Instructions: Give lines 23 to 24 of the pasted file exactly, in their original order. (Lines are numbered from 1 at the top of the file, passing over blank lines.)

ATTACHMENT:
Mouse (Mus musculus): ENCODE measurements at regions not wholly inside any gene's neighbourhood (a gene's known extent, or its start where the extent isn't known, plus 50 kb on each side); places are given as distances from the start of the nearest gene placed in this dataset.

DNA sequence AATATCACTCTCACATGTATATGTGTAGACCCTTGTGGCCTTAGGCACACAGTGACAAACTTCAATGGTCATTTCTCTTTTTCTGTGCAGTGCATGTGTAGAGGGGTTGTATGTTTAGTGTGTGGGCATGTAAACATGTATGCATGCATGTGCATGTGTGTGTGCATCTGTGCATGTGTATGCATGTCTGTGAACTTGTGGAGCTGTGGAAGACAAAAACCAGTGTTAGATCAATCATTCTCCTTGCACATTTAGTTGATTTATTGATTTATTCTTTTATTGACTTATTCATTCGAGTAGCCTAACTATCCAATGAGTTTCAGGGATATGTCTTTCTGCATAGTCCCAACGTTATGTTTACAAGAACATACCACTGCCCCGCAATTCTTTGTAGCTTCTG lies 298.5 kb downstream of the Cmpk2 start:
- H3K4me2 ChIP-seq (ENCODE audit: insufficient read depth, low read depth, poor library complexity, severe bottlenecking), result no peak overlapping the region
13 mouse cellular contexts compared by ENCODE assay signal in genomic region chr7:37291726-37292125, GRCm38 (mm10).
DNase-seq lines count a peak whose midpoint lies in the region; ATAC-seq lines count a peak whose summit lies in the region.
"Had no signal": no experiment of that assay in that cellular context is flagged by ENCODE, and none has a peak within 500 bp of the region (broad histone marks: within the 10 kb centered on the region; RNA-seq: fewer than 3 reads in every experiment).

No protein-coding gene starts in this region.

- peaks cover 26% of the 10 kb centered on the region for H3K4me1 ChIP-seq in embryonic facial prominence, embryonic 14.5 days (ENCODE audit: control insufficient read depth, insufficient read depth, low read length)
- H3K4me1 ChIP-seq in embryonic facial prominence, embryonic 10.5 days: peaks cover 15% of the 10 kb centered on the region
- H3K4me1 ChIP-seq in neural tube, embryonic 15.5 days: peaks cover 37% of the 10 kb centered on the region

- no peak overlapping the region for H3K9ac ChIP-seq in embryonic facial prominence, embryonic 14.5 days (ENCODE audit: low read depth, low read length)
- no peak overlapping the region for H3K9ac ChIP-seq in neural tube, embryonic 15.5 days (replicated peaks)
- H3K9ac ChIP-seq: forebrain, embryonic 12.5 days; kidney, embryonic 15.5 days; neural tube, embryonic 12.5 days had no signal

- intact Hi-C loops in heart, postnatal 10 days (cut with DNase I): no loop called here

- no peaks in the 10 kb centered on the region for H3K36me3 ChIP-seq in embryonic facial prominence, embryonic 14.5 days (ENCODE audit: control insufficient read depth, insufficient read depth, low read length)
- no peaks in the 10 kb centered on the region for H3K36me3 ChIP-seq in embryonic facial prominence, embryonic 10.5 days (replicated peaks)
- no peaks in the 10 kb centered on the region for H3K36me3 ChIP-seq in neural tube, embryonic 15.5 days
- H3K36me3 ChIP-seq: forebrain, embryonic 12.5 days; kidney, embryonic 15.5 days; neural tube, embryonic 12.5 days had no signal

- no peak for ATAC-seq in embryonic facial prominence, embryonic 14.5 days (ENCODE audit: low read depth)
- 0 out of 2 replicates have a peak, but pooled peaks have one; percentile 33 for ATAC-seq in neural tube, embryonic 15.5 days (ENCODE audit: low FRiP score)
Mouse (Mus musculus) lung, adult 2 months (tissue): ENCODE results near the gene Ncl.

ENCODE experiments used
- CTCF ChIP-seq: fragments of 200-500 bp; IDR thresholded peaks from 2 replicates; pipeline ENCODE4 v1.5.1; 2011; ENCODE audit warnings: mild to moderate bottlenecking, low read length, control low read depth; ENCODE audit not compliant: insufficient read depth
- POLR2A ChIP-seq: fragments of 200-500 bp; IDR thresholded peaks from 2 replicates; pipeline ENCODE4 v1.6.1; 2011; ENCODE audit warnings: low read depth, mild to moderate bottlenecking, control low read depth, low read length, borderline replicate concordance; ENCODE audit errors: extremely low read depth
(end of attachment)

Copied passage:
- CTCF ChIP-seq: fragments of 200-500 bp; IDR thresholded peaks from 2 replicates; pipeline ENCODE4 v1.5.1; 2011; ENCODE audit warnings: mild to moderate bottlenecking, low read length, control low read depth; ENCODE audit not compliant: insufficient read depth
- POLR2A ChIP-seq: fragments of 200-500 bp; IDR thresholded peaks from 2 replicates; pipeline ENCODE4 v1.6.1; 2011; ENCODE audit warnings: low read depth, mild to moderate bottlenecking, control low read depth, low read length, borderline replicate concordance; ENCODE audit errors: extremely low read depth